Thursday, January 10, 2008

China might move in on North Korea!??

This doesn't sound so good, but I suppose it kinda sounds like something the US has in its plans for North Korea and other such countries on their list.

China 'plans to send troops into North Korea'
By Richard Spencer in Beijing Last Updated: 2:10am GMT 10/01/2008
China is planning to send troops into North Korea to restore order and secure its nuclear arsenal in the event of the regime’s collapse.
According to a new report, Beijing would send in the People’s Liberation Army if it felt threatened by a rapid breakdown in Kim Jong-il’s rule over the country.
China would seek to win the backing of the United Nations first, but would be prepared to act unilaterally if necessary.
“If the international community did not react in a timely manner as the internal order in North Korea deteriorated rapidly, China would seek to take the initiative in restoring stability,” said the report by two Washington think-tanks.
Based on extensive interviews conducted in China, including with PLA academics, the report’s findings back up previous indications of China’s major change in attitude to Kim Jong-il after the North Korean nuclear test of October 2006, and also demonstrate its willingness to assert itself in international affairs.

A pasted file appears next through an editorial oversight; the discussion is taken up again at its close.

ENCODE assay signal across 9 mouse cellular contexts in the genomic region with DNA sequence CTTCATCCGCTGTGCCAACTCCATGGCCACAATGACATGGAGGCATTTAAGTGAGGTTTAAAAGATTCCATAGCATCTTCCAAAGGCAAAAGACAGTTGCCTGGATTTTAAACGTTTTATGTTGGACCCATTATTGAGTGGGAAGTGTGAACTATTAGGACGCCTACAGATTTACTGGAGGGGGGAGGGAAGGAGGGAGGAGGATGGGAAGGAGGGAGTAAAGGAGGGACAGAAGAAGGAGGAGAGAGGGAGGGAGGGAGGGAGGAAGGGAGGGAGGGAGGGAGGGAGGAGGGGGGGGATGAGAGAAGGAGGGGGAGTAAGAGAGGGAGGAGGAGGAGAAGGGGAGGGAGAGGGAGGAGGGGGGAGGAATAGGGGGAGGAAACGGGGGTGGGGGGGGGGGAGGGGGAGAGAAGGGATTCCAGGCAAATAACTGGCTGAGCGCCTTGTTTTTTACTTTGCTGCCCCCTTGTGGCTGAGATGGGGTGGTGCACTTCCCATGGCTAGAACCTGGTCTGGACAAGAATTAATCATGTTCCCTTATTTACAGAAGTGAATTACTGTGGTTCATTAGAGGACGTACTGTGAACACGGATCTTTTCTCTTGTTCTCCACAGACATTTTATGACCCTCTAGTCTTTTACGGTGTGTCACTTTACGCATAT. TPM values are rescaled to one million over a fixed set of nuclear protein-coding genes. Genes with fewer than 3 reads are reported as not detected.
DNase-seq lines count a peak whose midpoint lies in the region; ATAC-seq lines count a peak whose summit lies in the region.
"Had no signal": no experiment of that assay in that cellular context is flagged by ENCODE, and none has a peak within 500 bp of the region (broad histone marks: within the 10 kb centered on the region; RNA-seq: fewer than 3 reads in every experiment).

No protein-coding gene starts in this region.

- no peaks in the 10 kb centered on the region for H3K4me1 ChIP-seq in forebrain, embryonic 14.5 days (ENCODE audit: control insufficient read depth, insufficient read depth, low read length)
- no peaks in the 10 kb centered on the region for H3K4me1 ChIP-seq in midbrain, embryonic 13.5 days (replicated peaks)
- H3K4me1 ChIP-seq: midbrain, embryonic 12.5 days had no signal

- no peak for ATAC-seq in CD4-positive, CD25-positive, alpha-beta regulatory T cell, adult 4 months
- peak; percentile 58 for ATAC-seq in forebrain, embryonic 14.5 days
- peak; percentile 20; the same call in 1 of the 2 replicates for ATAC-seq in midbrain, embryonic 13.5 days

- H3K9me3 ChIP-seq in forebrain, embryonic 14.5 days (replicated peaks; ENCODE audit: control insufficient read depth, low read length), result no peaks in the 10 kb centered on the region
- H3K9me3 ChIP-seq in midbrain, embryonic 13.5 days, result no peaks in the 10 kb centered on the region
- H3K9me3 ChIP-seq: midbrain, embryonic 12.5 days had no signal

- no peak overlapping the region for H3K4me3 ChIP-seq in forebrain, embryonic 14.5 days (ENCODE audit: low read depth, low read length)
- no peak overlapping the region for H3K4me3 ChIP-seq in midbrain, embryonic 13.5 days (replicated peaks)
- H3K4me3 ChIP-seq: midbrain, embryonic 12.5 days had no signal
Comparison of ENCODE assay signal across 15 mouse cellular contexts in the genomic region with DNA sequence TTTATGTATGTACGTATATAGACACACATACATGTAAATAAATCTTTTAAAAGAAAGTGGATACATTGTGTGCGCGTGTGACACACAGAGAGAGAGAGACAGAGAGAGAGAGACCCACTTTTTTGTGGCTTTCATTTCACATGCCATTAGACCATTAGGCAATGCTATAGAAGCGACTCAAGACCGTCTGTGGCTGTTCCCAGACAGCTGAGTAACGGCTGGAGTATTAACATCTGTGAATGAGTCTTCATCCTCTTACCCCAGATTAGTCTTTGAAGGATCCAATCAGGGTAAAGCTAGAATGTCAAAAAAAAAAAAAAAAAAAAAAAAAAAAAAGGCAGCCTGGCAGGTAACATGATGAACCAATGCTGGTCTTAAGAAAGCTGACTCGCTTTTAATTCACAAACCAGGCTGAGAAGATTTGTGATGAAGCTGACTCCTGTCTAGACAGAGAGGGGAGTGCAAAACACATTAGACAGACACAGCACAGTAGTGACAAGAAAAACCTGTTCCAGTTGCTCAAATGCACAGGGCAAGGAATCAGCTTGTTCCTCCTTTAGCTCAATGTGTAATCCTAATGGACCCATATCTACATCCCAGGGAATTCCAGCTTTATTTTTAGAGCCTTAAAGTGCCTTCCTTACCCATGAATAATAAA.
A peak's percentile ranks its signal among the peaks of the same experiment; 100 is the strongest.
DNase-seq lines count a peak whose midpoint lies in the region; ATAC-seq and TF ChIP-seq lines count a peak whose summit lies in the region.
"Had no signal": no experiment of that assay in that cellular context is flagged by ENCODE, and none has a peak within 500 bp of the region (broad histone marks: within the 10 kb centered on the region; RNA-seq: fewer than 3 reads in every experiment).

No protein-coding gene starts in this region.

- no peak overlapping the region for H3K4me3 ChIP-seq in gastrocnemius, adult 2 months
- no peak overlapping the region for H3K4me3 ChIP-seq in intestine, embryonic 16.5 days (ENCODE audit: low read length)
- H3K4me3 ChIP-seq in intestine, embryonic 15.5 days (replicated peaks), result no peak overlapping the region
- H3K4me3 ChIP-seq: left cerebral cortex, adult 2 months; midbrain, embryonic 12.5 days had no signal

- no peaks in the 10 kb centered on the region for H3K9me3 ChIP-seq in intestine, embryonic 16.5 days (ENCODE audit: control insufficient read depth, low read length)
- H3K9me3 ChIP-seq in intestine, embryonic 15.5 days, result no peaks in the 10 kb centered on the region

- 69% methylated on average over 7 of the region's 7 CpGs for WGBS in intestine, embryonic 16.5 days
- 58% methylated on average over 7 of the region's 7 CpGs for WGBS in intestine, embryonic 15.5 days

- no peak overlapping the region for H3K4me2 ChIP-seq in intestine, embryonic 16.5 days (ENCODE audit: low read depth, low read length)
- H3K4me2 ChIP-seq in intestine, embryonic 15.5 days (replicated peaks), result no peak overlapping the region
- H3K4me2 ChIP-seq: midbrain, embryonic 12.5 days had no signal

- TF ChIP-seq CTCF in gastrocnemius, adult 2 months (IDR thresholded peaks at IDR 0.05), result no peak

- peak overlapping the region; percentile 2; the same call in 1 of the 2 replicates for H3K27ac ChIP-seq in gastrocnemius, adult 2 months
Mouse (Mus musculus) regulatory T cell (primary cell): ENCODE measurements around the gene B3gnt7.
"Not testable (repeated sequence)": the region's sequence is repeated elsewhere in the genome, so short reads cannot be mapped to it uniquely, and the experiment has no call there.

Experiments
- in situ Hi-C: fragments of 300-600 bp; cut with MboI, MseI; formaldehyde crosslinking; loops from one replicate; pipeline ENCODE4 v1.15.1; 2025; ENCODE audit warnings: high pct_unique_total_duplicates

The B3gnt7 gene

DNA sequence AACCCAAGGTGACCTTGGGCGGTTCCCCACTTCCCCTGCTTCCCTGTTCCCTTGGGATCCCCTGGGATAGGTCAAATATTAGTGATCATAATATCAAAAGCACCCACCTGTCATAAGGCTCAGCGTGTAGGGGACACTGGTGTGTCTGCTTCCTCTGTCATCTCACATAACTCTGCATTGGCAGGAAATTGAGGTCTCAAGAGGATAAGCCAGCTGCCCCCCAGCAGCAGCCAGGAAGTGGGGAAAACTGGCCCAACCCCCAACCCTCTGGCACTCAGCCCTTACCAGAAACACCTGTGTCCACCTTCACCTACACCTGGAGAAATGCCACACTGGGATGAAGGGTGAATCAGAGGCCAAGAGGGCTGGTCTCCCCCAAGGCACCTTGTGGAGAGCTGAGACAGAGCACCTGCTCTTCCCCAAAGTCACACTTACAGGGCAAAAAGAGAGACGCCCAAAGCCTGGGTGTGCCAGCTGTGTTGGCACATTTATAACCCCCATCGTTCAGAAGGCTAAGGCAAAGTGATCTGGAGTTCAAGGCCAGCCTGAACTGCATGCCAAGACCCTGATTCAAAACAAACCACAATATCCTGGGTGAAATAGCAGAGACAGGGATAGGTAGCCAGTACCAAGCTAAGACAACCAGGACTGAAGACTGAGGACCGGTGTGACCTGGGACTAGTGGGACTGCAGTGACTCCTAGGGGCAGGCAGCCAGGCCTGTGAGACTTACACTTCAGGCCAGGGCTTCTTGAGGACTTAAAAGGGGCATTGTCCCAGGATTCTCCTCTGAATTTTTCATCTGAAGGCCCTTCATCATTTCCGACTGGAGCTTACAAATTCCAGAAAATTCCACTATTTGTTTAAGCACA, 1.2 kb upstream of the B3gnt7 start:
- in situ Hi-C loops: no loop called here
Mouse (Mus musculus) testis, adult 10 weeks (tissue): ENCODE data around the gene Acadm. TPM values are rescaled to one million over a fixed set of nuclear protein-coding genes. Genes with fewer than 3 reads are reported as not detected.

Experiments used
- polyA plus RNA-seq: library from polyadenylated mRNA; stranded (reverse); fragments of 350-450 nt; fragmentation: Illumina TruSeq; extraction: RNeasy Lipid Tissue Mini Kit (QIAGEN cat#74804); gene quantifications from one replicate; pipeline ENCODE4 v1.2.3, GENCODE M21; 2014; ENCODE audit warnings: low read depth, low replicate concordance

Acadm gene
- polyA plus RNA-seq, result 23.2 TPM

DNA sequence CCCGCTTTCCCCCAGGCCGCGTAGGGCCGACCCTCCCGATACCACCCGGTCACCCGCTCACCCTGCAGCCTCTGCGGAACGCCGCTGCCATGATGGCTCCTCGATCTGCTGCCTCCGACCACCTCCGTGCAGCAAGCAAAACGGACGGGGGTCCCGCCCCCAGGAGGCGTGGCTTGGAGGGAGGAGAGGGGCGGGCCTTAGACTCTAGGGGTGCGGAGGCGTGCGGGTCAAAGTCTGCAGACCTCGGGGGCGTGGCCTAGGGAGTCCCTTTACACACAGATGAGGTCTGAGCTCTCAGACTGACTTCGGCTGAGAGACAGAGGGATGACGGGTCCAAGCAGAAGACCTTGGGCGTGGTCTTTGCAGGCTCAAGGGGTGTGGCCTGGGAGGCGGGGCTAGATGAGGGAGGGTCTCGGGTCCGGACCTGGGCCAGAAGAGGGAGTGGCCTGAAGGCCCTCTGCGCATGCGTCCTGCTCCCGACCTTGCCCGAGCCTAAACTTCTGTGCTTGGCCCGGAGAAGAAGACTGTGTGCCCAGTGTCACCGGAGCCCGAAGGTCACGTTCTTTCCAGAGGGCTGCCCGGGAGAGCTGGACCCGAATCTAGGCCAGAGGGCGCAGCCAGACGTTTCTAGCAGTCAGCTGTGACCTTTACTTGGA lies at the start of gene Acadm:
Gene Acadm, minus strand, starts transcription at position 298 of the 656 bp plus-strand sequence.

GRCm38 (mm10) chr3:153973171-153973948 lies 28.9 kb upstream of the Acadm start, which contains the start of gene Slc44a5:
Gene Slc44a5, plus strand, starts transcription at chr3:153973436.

Separately, Beijing today announced its ambitions in space for the coming year, including the launch of 15 rockets and 17 satellites as well as its first space walk.
According to PLA academics quoted by the report, which was written by the Centre for Strategic and International Studies and the US Institute of Peace, the army has three “missions” in a failing North Korea.
One would be humanitarian — to deal with refugees or the consequences of natural disaster.
The second is peacekeeping and maintaining order, and the third requires it to deal with contamination from a military strike on North Korea’s nuclear facilities, and to secure nuclear weapons and materials to prevent them getting into the “wrong hands”.
The report said that there were disagreements among its sources as to whether China still wished to preserve its “special relationship” with North Korea, the only country with which it has a formal, mutual defence alliance.
But they agreed that Beijing would neither intervene to replace Kim Jong-il, nor to prevent him being replaced by others.
The Chinese government’s prime concern was stability, though there was thought to be no immediate danger of a breakdown.
China’s foreign ministry spokesman said she had “no knowledge” of the plan, but did not deny its existence.
Shi Yinhong, a professor of international relations at Beijing’s People’s University, said the plan might have been drawn up when the North Korean regime was under greater pressure than now.
It was still unclear how it would react in future, though. “China, as with other powers, is a little confused about this,” he said.

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